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MA Criticizes Wal-Mart, Lowe’s For Lack of Energy Efficiency In Proposed Stores

If Wal-Mart and Lowe’s intend to move forward with new stores in Salem, Mass., they need to incorporate energy saving features, said Massachusetts’ Energy and Environmental Affairs Secretary, Ian Bowles.

Bowles said that plans Wal-Mart and Lowe’s filed with the state were disappointing because they did not include solar power or energy saving measures that the retailers have put forth in other states, reports the Boston Globe.

Because of that, Bowles denied a request to allow the two retailers to file a single environmental impact report for a development space that the two plan to share in Salem.

“I expect both Lowe’s and Walmart to consider measures that would make their Massachusetts stores more energy efficient than what was presented,” Bowles wrote, according to the Globe.

In 2007, the state began requiring large developments to quantify and reduce emissions when in the environmental review process.

Governor Deval Patrick in the past has said big-box retailers should install solar panels on their roofs.

Wal-Mart said in a statement that it would cooperate with the state and it “understands that reducing greenhouse gases is a priority of the Patrick administration.”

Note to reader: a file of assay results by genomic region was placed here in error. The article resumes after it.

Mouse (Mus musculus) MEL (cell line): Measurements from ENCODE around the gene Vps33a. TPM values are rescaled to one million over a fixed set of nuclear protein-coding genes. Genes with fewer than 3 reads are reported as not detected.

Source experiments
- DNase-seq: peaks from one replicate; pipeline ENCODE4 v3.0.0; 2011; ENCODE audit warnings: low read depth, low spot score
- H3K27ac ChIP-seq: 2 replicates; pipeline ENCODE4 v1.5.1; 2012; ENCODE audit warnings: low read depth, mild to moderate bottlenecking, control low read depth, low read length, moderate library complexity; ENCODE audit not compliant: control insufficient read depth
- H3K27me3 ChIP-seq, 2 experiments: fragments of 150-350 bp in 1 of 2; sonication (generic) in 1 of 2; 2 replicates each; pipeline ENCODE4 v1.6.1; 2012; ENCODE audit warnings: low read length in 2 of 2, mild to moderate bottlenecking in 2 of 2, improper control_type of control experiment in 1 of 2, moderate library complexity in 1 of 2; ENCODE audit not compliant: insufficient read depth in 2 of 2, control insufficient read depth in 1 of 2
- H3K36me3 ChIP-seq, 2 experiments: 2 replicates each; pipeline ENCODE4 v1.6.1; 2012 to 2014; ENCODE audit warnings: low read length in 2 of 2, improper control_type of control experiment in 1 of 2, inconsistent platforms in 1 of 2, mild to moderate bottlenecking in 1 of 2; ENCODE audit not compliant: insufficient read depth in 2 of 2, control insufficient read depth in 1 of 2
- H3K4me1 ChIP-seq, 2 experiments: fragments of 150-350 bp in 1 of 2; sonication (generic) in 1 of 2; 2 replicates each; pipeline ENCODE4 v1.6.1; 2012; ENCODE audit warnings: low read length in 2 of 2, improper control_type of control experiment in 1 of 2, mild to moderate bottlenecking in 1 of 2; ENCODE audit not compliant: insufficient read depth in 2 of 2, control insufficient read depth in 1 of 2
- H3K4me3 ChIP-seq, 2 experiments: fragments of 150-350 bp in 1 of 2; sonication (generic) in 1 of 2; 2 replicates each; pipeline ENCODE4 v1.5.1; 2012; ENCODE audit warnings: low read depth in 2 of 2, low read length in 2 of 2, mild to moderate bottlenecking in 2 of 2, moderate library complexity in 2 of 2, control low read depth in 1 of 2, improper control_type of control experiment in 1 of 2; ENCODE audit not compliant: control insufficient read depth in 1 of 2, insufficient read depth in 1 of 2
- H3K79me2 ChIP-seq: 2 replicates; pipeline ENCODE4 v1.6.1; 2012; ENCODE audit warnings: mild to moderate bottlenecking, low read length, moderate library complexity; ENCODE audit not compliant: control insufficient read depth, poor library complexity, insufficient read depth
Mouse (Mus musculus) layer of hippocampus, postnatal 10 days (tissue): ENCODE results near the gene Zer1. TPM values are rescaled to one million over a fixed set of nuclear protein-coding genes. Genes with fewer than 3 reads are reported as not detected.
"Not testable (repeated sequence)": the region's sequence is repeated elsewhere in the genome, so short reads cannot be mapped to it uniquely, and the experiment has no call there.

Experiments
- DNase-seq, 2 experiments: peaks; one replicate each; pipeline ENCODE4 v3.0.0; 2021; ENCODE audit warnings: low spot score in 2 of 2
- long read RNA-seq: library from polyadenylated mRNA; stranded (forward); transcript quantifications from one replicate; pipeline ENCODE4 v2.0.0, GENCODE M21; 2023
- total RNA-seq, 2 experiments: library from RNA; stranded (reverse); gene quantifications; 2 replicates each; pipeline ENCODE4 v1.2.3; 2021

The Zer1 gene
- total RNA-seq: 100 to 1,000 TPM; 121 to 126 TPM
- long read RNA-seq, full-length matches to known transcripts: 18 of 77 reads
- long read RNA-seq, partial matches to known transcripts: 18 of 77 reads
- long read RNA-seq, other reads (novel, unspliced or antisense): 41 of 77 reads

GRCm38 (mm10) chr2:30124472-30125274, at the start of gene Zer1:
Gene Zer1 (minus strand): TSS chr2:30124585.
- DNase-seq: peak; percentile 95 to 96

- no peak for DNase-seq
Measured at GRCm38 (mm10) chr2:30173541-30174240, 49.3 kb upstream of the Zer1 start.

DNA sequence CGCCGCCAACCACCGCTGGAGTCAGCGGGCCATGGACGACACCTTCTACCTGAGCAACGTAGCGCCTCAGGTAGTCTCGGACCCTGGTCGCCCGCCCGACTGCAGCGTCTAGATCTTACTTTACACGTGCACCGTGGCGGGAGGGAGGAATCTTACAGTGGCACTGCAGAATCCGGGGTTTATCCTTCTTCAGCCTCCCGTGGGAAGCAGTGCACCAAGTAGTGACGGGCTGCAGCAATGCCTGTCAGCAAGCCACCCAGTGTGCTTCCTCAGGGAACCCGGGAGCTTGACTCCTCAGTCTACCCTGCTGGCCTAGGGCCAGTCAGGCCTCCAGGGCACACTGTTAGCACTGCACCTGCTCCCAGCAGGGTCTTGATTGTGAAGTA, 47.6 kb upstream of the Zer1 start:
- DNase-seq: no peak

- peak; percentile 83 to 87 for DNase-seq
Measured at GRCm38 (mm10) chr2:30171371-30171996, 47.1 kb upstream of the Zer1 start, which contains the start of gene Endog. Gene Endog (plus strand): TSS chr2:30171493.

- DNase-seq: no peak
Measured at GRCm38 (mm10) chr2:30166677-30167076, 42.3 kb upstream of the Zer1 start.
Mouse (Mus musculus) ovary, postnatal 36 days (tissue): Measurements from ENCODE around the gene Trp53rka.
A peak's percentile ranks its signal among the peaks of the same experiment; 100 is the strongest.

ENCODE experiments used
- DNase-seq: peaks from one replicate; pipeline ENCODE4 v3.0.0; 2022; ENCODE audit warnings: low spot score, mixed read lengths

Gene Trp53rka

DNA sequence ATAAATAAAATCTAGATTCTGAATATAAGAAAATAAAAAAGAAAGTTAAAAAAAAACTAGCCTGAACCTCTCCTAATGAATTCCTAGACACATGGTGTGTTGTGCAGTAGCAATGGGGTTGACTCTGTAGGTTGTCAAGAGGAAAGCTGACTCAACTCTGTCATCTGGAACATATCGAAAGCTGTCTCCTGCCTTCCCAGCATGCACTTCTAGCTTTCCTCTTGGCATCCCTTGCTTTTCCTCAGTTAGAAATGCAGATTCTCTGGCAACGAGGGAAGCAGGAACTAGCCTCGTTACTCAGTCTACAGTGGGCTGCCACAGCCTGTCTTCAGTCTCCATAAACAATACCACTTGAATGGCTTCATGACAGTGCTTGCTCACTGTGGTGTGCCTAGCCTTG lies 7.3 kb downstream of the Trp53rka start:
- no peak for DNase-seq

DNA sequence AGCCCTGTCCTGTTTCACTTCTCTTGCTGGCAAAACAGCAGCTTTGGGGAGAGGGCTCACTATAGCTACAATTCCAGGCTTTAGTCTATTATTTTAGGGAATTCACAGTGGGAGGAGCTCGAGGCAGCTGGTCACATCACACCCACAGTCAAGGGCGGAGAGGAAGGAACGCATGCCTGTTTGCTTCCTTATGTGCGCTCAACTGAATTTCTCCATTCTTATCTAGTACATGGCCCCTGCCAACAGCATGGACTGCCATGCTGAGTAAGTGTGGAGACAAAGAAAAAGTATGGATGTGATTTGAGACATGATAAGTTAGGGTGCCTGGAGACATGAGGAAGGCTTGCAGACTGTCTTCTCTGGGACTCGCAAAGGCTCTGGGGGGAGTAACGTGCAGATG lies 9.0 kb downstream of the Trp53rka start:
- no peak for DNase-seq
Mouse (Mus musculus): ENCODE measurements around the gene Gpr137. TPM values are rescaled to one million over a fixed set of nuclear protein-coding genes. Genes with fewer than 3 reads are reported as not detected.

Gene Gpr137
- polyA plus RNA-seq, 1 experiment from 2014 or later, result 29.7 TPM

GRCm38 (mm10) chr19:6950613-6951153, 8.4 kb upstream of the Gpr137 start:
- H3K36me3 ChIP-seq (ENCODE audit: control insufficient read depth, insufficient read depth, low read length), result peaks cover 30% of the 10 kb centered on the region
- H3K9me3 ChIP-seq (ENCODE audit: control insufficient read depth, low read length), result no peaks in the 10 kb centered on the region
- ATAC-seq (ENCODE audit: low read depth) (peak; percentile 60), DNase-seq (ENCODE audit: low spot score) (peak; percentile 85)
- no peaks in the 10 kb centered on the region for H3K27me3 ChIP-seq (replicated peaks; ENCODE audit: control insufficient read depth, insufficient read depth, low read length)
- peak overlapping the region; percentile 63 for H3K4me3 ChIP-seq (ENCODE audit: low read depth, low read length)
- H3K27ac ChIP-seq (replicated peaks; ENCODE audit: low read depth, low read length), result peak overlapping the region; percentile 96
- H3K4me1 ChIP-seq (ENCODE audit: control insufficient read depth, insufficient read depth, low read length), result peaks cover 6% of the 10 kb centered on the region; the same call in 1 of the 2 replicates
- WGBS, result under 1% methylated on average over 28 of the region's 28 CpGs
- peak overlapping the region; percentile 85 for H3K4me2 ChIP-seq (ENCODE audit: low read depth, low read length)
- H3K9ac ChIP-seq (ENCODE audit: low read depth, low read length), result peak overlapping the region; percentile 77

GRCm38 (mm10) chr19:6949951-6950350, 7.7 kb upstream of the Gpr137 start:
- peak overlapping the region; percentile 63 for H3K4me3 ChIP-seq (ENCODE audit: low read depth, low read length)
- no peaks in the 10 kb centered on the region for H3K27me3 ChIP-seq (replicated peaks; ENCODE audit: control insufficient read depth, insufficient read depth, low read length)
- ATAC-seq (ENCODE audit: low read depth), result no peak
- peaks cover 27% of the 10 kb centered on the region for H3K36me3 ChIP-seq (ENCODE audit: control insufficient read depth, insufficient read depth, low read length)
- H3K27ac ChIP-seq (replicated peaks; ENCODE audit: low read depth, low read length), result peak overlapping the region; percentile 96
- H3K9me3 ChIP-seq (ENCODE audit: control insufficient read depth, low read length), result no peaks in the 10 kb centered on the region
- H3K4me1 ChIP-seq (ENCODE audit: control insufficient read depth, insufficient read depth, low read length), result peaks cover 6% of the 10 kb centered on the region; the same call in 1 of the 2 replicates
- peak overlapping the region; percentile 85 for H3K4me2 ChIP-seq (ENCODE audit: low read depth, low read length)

Bowles is urging the retailers to consider solar panels, energy efficient windows, reduced energy lighting and high-efficiency HVAC systems.

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2 thoughts on “MA Criticizes Wal-Mart, Lowe’s For Lack of Energy Efficiency In Proposed Stores

  1. It seems odd that any national retailer would consider building a new store and not make it the most environmentally efficient structure possible. The long term savings from reduced operational costs would cover initial higher price of the building. The ripe marketing opportunities should also make the construction of environmentally sustainable buildings a given in this day and age.

  2. The Wal-Mart and Lowes proposed for Salem should never be considered a green building.

    Any building material, such as a concrete foundation or paving surfact, that steps foot on a wetland, should not lead to being a Green Building. The Green Communities Act in Massachusett should be challenged and amended to include the impact of a buildings foundation on the environment into the Act.

    We cannot replace pristine woods and wetlands with a patch of grass on the roof. This is a step back in Global Warming. And any building which causes a step back in the efforts to prevent the energies of Global Warming is a failure in whole.

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